Genetic Variation and Climatic Impacts on Survival and Growth of White Spruce in Alberta, Canada

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Abstract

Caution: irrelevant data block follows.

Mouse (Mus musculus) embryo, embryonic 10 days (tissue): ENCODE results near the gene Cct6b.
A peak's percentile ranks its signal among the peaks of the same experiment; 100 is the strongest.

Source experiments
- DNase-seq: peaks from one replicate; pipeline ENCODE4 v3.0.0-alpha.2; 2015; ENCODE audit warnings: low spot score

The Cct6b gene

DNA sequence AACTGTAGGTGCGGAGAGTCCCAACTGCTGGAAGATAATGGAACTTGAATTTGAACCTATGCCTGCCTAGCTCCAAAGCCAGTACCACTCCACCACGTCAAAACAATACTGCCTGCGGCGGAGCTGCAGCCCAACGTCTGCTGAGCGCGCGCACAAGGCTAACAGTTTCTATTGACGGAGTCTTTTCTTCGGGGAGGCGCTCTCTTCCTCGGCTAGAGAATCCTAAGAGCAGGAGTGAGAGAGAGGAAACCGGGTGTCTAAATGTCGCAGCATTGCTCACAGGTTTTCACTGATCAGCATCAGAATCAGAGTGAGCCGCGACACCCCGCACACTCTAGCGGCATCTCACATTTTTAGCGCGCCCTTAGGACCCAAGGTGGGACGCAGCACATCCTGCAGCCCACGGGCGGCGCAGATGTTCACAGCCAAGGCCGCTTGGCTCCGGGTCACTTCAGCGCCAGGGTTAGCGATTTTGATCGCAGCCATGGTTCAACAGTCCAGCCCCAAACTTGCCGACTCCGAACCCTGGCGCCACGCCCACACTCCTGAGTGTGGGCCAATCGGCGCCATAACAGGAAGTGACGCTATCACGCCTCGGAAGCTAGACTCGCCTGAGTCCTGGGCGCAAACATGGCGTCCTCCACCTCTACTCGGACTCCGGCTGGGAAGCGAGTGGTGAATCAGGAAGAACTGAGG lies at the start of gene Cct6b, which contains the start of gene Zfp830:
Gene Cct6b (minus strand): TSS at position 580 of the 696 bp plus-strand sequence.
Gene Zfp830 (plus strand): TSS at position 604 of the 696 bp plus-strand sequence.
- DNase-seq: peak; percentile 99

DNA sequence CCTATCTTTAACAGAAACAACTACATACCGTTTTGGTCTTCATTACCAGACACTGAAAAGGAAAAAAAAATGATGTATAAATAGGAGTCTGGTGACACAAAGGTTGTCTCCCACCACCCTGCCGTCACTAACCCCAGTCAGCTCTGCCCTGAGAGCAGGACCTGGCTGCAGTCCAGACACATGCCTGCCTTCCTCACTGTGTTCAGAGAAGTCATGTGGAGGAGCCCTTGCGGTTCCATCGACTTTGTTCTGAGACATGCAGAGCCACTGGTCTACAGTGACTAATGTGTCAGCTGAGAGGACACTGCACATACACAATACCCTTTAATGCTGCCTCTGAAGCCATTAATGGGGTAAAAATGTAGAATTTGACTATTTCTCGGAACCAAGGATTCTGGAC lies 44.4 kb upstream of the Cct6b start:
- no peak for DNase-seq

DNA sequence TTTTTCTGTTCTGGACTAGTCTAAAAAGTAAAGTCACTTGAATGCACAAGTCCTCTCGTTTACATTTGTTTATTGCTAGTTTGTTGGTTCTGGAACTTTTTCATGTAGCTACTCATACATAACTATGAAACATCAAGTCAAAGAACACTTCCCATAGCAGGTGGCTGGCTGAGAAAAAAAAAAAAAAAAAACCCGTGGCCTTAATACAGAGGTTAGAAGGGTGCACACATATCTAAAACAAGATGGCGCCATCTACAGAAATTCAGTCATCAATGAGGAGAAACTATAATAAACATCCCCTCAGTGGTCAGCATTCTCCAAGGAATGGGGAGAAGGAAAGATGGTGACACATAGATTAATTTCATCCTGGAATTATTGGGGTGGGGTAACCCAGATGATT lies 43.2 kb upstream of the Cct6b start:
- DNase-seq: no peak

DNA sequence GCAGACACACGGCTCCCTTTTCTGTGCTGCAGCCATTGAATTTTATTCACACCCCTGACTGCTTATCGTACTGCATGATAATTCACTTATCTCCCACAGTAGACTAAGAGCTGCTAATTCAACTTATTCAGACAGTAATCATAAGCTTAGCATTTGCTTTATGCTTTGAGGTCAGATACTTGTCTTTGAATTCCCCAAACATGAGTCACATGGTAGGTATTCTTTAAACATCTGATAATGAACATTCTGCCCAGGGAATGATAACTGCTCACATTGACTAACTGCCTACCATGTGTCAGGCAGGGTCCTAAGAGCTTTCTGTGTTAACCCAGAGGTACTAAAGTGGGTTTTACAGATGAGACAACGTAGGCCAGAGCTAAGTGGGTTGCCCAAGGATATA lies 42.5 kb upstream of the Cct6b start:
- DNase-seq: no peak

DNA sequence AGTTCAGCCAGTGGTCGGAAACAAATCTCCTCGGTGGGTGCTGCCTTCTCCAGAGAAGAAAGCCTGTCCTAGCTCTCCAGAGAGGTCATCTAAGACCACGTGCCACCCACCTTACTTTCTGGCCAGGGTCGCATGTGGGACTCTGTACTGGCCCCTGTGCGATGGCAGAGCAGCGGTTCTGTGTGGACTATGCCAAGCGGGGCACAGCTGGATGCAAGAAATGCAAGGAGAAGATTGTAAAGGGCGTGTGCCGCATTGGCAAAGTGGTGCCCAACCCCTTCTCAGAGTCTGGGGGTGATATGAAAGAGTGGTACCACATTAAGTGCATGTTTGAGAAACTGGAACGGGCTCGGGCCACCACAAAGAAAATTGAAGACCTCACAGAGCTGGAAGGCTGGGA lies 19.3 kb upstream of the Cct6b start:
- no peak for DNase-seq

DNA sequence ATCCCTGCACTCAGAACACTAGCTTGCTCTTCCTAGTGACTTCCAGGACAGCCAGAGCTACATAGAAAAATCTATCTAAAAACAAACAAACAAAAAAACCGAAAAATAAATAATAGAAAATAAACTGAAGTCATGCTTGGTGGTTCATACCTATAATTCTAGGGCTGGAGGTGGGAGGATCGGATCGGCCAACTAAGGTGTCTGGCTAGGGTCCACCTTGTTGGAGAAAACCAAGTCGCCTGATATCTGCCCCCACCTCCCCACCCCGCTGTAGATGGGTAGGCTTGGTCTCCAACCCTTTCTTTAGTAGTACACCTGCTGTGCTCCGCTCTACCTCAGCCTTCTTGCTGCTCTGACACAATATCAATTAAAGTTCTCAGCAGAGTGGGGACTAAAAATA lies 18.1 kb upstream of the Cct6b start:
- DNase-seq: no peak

Because climate has the greatest effect in determining the genetic structure of forest tree species, climatic variables with large effects on growth and survival need to be identified. This would enable proper matching of tree populations to planting sites in the present and future climates. We analysed 24-year survival (S24), height (H24) and diameter (D24) from a series of white spruce provenance trials with 46 populations and 8 test sites in Alberta, Canada. We determined: (1) the amount and pattern of genetic variation, (2) the response of populations to climatic transfer and (3) the potential effects of climate change (2030-2039) on H24 and S24 of the species in Alberta. We found that: (1) using the intraclass correlation, the between-population genetic variance was 10.6% (H24) and 6.6% (D24) of the betweenpopulation phenotypic variance across sites, (2) three climatic white spruce regions exist in Alberta within which variation in growth potential is strongly clinal, (3) the annual moisture index (AMI) expressed as a ratio of degree days above 5°C (GDD) and mean annual precipitation (MAP) was the major determinant of survival and growth at the test sites, (4) we found that at the level of AMI predicted for the 2030-2039 period, survival and growth would decline substantially in the continental part (northern and central) of Alberta where drought already exists. However, during the same period, survival and growth would increase substantially in the foothills and Rocky Mountains region where growth is currently limited by low GDD due to a short growing season.

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